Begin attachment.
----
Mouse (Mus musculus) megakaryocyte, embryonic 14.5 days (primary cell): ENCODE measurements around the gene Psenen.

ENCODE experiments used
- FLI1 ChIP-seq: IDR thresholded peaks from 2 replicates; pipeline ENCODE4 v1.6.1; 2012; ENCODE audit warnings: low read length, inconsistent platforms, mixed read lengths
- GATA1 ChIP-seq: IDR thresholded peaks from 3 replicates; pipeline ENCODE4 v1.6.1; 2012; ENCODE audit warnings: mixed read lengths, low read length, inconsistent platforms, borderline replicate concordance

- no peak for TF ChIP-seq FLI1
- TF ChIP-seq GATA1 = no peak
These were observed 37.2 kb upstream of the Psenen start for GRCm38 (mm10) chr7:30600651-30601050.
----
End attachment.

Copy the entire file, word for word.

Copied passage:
Mouse (Mus musculus) megakaryocyte, embryonic 14.5 days (primary cell): ENCODE measurements around the gene Psenen.

ENCODE experiments used
- FLI1 ChIP-seq: IDR thresholded peaks from 2 replicates; pipeline ENCODE4 v1.6.1; 2012; ENCODE audit warnings: low read length, inconsistent platforms, mixed read lengths
- GATA1 ChIP-seq: IDR thresholded peaks from 3 replicates; pipeline ENCODE4 v1.6.1; 2012; ENCODE audit warnings: mixed read lengths, low read length, inconsistent platforms, borderline replicate concordance

- no peak for TF ChIP-seq FLI1
- TF ChIP-seq GATA1 = no peak
These were observed 37.2 kb upstream of the Psenen start for GRCm38 (mm10) chr7:30600651-30601050.